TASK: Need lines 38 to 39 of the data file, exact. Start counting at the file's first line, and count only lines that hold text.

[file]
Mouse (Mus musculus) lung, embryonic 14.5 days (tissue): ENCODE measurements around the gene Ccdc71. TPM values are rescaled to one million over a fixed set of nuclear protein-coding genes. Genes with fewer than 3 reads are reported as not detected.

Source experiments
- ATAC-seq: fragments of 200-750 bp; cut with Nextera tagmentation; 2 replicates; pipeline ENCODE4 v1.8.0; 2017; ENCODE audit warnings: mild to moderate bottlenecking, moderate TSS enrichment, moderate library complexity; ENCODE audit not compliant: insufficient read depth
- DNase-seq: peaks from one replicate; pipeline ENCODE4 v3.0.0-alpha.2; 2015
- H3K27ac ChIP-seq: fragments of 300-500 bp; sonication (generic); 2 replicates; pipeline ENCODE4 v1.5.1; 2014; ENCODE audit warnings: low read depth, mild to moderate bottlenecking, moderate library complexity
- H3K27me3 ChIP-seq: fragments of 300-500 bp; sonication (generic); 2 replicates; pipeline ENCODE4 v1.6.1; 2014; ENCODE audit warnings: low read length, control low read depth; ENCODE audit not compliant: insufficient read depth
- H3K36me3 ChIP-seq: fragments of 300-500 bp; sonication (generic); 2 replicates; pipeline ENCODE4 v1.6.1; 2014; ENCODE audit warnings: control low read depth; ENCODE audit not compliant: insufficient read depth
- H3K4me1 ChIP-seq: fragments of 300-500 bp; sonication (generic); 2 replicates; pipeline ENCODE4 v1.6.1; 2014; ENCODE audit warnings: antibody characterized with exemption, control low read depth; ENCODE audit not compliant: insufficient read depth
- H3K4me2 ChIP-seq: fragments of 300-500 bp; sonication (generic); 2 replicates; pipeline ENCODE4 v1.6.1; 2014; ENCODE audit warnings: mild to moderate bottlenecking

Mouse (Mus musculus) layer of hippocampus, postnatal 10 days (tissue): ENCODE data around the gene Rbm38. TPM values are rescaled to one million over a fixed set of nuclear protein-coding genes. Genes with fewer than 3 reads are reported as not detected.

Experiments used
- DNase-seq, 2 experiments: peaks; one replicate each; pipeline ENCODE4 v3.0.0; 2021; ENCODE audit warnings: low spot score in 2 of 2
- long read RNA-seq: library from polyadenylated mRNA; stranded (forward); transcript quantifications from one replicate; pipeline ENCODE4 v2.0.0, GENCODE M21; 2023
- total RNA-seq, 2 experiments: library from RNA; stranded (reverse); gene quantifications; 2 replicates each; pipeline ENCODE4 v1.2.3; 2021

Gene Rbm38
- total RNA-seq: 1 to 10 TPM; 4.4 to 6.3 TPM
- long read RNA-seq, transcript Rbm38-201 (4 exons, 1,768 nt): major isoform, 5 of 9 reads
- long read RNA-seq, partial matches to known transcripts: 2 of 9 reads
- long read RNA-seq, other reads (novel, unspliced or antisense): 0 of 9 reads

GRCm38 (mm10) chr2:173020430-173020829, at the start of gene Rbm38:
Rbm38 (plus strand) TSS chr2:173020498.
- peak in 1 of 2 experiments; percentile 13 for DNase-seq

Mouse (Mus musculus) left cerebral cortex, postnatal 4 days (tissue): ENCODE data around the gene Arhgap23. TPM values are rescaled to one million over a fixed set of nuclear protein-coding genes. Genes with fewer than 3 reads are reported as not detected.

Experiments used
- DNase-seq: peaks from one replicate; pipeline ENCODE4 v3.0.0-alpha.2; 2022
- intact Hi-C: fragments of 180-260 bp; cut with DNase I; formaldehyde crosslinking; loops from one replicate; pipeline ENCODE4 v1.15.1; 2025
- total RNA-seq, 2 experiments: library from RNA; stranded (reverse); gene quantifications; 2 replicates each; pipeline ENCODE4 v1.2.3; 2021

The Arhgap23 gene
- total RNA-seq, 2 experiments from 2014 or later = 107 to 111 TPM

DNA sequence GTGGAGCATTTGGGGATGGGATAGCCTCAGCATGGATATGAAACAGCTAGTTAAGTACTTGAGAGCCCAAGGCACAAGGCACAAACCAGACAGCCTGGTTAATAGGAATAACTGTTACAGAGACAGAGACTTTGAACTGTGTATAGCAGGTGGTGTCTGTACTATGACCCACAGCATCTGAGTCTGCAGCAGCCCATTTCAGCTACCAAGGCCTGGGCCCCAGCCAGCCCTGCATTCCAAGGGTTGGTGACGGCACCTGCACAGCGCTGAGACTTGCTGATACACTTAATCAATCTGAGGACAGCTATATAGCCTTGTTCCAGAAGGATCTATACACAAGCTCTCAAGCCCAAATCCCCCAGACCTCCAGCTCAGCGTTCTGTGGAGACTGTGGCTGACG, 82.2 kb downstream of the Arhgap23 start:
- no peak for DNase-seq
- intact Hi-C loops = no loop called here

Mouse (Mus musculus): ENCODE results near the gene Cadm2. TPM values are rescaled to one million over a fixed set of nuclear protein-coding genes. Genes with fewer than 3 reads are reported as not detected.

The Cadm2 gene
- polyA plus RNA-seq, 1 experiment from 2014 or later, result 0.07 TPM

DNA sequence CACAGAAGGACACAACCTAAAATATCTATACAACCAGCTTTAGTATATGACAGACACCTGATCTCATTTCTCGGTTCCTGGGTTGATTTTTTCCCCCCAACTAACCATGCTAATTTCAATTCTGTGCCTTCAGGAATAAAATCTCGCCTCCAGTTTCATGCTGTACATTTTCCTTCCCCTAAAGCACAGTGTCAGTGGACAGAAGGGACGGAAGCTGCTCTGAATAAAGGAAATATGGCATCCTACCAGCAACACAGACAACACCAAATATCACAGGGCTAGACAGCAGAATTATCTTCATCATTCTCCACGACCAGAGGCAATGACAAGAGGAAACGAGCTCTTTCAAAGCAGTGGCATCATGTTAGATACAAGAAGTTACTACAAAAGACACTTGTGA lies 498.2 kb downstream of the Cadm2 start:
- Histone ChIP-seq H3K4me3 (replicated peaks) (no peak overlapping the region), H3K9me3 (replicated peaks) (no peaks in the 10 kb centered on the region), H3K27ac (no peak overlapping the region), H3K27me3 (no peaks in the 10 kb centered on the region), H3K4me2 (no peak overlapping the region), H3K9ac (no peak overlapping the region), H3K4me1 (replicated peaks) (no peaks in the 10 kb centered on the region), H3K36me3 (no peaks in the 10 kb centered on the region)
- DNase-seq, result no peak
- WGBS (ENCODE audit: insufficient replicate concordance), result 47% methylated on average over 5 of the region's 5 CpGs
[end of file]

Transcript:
- DNase-seq, result no peak
- WGBS (ENCODE audit: insufficient replicate concordance), result 47% methylated on average over 5 of the region's 5 CpGs